Graph of the day: The rapid rise of solar power in Germany

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Sometimes the numbers speak for themselves. So I give you, without comment, the much lauded rapid rise of solar power in Germany:


7 thoughts on “Graph of the day: The rapid rise of solar power in Germany

    Samuel said:
    March 8, 2015 at 8:15 pm

    “Final energy consumption” 😀 You are very mean Robert, at least you could have used the Electricity consumption, but then we would have noticed the significant growth reduction in the latest years.


    James Thurber said:
    March 8, 2015 at 8:34 pm



    sadbutmadlad said:
    March 8, 2015 at 9:39 pm

    Its doubled! 50% of effectively 0 is still near zero. 🙂


    actinideage said:
    March 9, 2015 at 5:14 am

    It is entirely appropriate to express this trend in terms of final energy consumption, as it is this consumption which results in the majority of emissions.

    Adding solar capacity is not an end in itself, but is supposed to displace emissions-intensive forms of energy production. Or has it indeed become an end in itself? Sadly it seems some commentators have come to think so.


    Yanai Guedj said:
    March 9, 2015 at 1:45 pm

    This is obviously the direct result of the austerity policies the Germans pushed on themselves and the rest of Europe. Which goes to show that austerity is just plain wrong: it is bad for the people and it is bad for the environment because it limits the investment needed in clean technologies. Usher in an era of 5% yearly growth which, considering the technological complex we live in is a strict minimum for any decently-managed modern economy, and solar power could reach 20/30% of the total energy consumption in a few years. Sorry folks, but in 2010 Europe chose to go back to the Middle-Ages!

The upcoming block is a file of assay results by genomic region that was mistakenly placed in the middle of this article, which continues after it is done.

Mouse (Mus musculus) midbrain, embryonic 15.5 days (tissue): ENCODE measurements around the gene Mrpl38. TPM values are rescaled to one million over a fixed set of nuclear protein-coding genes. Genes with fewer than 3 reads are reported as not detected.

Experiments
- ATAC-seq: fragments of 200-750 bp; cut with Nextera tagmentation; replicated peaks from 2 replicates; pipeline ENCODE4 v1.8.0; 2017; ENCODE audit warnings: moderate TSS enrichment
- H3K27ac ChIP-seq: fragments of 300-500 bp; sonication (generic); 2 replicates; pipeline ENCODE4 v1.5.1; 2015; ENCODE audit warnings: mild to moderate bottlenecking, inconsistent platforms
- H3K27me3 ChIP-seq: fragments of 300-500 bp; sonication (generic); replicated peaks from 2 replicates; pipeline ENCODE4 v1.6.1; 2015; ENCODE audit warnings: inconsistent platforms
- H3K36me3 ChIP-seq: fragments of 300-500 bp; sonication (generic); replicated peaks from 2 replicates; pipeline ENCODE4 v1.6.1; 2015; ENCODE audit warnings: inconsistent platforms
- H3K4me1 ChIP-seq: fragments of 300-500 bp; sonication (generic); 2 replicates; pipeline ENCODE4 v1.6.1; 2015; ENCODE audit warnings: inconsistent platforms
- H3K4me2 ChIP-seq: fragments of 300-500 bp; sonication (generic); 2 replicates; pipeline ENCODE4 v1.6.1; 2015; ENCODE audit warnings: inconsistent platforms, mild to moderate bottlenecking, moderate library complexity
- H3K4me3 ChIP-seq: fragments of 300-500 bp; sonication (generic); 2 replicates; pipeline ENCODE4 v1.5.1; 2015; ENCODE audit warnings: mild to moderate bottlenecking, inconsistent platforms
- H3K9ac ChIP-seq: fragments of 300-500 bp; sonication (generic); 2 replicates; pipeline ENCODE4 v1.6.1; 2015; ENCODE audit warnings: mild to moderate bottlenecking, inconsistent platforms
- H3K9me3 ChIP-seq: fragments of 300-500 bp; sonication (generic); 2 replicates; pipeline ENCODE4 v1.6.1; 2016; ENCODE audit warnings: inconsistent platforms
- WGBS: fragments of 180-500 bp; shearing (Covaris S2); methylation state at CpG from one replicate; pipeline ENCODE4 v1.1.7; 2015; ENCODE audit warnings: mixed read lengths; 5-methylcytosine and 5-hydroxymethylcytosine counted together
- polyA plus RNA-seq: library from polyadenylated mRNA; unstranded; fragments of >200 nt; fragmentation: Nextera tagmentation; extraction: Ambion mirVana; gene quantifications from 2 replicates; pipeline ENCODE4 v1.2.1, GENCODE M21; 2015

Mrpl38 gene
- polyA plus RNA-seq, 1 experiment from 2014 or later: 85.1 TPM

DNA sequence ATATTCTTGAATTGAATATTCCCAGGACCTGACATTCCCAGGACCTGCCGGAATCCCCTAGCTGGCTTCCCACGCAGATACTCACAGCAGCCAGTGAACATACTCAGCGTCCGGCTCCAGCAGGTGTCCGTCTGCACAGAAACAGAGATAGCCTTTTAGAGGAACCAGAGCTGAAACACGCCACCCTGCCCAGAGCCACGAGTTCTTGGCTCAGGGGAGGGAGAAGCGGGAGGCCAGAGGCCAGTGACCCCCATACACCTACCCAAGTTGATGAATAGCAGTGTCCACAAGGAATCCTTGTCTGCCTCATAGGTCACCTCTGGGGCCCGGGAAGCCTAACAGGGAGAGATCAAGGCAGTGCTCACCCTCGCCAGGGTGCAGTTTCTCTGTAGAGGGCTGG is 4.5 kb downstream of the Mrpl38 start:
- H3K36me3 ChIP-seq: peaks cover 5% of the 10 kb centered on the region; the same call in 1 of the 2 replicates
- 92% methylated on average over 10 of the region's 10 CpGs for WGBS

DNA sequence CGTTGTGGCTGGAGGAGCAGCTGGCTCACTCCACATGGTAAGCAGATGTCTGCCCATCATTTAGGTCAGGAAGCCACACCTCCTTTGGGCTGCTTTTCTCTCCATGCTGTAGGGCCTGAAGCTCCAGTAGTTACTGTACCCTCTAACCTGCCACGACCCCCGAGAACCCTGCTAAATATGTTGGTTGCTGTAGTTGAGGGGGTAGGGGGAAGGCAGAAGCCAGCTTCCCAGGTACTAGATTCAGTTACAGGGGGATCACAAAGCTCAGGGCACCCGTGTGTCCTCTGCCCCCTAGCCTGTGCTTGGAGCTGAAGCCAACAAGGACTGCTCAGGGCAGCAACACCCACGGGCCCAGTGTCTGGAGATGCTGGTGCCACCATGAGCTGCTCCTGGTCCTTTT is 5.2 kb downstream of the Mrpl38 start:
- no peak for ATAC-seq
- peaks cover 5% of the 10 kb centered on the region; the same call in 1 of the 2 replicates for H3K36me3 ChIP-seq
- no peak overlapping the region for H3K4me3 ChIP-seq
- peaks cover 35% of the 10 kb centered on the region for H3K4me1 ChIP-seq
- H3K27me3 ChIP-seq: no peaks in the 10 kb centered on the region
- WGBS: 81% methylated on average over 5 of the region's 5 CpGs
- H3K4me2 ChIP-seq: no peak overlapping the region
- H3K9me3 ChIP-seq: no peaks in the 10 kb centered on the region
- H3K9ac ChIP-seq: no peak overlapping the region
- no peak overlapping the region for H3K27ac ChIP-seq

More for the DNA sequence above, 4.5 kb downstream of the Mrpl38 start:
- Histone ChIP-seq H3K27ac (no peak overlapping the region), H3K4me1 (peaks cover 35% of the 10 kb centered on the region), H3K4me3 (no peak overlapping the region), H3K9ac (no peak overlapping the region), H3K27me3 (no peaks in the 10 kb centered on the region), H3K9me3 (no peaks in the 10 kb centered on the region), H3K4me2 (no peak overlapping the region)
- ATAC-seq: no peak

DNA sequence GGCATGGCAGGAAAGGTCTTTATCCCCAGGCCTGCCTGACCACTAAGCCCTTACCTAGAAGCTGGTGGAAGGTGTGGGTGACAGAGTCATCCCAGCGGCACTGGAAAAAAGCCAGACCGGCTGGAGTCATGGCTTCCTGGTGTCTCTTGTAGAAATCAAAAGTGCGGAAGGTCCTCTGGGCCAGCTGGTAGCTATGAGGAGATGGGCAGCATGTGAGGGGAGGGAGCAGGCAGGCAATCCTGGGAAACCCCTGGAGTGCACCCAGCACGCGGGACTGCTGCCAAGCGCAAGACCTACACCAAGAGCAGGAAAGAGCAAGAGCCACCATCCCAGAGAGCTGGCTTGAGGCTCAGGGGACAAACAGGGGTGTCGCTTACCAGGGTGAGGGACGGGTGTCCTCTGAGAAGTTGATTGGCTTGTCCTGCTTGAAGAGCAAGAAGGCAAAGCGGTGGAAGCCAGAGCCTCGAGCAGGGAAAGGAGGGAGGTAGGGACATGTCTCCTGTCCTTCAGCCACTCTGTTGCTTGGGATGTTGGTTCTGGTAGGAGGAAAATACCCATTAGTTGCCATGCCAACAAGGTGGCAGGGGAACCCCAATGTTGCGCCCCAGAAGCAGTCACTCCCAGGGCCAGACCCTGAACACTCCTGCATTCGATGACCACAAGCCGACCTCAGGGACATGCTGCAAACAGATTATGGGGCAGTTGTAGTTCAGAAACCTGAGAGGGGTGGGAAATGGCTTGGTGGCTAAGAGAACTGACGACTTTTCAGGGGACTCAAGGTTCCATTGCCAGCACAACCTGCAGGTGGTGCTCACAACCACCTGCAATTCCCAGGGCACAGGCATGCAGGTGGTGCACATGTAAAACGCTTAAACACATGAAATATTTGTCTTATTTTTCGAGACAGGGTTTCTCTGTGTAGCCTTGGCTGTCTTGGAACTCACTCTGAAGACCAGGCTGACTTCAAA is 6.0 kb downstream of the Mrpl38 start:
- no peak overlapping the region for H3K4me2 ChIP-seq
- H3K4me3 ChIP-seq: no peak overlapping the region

Robert Wilson said:
      March 9, 2015 at 1:51 pm

      I don’t know where to begin in responding to this. 20-30% solar in Germany in a few years is not even mildly plausible.


    HamishG said:
    March 19, 2015 at 5:49 pm

    I live in rural Poland and find this debate interesting. We have built an eco house. By improved insulation, large conservatory for trapping heat, warming incoming air by outgoing air, ground source heat pump we have managed to reduce power consumption to about 1/4 to 1/3 of a conventional house. However, I still need electricity. In mid winter the declination of the sun is about 18 degrees, its often cloudy, there’s no wind for weeks and temperatures can dip to -20. How exactly are wind and solar power going to help? That’s why I am an unrepentant pro-nuclear (Thorium) proponent. There are really three broad solutions:
    1) Mankind must use less energy, not more (and if solar/wind are the only allowed solutions, then plenty of us are going to freeze). Passive solutions like improved insultation can save plenty energy.
    2) Nuclear abetted by solar/wind/geothermal etc where actually economical
    3) Less use of technologies that use combustion. Whether or not global warming is happening, the percentage of CO2 has run from .293% to .4% from the start of the Industrial revolution. That means the composition of the atmosphere is changing.

    Please continue posting, Robert, I like the mathematical slant


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